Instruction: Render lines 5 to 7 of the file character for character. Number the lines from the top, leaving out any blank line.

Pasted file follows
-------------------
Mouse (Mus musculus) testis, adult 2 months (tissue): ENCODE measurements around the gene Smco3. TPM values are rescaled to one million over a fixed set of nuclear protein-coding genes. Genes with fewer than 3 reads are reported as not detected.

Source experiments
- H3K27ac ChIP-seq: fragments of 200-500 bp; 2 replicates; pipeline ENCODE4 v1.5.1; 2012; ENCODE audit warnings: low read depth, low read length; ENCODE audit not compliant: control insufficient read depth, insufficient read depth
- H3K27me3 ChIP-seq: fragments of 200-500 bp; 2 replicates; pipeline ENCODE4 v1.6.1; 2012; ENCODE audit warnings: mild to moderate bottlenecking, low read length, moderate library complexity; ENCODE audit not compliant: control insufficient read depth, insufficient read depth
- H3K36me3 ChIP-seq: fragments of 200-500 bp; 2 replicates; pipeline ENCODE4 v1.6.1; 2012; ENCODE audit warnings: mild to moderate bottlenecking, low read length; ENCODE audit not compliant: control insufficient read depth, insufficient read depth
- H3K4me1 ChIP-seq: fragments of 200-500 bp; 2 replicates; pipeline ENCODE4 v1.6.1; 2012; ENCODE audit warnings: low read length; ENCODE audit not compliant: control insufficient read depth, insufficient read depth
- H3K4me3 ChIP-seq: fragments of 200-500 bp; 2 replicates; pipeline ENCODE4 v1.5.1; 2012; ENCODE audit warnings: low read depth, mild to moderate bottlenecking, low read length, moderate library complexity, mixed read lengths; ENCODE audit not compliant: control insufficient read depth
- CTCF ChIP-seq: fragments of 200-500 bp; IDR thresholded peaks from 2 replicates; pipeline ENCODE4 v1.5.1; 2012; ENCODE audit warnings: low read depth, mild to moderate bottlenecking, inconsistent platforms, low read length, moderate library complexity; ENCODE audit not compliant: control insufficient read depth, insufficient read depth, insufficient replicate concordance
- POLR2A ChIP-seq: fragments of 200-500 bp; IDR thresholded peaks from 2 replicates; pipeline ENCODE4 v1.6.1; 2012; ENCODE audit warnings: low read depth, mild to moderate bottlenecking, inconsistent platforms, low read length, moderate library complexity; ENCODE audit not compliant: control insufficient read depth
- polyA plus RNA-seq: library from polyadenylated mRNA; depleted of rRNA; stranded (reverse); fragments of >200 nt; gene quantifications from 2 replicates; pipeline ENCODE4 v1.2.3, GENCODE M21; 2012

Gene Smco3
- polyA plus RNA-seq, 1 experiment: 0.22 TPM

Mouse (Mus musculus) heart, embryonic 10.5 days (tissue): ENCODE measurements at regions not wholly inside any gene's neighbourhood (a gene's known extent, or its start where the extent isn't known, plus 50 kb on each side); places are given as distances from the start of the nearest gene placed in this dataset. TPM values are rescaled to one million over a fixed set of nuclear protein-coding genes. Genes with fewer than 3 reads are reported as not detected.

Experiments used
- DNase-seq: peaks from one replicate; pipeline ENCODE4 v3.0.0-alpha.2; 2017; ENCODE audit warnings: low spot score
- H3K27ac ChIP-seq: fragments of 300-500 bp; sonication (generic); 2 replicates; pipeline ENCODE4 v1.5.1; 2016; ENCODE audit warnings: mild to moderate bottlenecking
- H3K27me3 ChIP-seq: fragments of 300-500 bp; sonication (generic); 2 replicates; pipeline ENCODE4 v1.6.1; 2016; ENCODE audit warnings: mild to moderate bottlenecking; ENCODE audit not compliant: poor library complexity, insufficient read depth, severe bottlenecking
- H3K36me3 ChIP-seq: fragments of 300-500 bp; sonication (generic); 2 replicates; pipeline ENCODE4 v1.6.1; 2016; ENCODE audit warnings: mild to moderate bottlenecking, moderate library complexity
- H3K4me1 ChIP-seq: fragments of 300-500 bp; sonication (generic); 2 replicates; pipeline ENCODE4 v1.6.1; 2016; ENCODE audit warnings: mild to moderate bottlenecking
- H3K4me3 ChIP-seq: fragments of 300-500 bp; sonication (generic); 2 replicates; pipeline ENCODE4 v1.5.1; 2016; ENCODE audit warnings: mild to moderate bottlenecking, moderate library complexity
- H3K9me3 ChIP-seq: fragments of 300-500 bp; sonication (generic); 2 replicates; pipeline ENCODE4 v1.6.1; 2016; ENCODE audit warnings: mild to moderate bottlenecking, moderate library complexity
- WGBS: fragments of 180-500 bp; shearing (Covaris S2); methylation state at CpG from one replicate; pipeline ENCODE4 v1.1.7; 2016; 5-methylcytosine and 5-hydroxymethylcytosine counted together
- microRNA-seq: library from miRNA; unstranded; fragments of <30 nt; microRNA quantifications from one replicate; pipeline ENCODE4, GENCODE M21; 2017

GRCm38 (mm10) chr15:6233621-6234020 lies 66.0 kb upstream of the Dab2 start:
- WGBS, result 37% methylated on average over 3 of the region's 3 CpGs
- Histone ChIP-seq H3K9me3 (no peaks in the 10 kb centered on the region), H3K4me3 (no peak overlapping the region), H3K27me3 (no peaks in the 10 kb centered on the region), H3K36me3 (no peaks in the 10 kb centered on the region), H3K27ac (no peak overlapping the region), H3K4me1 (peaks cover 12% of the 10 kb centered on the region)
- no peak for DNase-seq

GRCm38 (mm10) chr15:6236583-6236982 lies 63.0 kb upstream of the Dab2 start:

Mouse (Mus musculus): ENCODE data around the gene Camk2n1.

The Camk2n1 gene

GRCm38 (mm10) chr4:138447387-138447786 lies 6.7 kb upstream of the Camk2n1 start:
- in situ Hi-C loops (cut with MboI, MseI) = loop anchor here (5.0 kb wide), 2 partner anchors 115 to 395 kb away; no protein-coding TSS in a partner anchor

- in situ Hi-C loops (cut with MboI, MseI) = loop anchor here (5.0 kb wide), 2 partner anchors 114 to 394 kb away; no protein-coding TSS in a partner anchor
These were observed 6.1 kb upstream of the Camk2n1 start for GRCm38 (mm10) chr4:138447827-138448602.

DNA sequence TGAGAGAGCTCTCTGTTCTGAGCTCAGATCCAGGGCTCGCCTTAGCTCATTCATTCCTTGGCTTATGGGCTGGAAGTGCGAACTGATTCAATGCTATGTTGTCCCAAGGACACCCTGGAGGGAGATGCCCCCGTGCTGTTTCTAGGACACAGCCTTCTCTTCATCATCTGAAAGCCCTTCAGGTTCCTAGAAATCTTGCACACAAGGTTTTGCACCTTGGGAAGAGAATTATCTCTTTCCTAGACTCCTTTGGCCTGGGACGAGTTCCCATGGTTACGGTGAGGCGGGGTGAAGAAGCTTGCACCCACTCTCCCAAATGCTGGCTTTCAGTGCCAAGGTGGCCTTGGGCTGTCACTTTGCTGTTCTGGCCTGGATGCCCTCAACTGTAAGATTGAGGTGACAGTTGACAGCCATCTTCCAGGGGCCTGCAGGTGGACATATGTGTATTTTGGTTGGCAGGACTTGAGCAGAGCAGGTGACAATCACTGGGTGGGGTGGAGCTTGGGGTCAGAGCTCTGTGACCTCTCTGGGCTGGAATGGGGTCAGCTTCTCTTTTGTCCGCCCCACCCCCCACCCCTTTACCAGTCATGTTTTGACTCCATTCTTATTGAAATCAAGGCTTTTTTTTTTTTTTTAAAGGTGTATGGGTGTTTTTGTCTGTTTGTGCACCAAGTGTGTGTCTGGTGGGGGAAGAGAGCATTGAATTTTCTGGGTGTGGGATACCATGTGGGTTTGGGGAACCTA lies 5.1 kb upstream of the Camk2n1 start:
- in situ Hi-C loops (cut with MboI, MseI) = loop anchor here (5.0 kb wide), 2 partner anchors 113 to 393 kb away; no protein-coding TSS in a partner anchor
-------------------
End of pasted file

- H3K36me3 ChIP-seq: fragments of 200-500 bp; 2 replicates; pipeline ENCODE4 v1.6.1; 2012; ENCODE audit warnings: mild to moderate bottlenecking, low read length; ENCODE audit not compliant: control insufficient read depth, insufficient read depth
- H3K4me1 ChIP-seq: fragments of 200-500 bp; 2 replicates; pipeline ENCODE4 v1.6.1; 2012; ENCODE audit warnings: low read length; ENCODE audit not compliant: control insufficient read depth, insufficient read depth
- H3K4me3 ChIP-seq: fragments of 200-500 bp; 2 replicates; pipeline ENCODE4 v1.5.1; 2012; ENCODE audit warnings: low read depth, mild to moderate bottlenecking, low read length, moderate library complexity, mixed read lengths; ENCODE audit not compliant: control insufficient read depth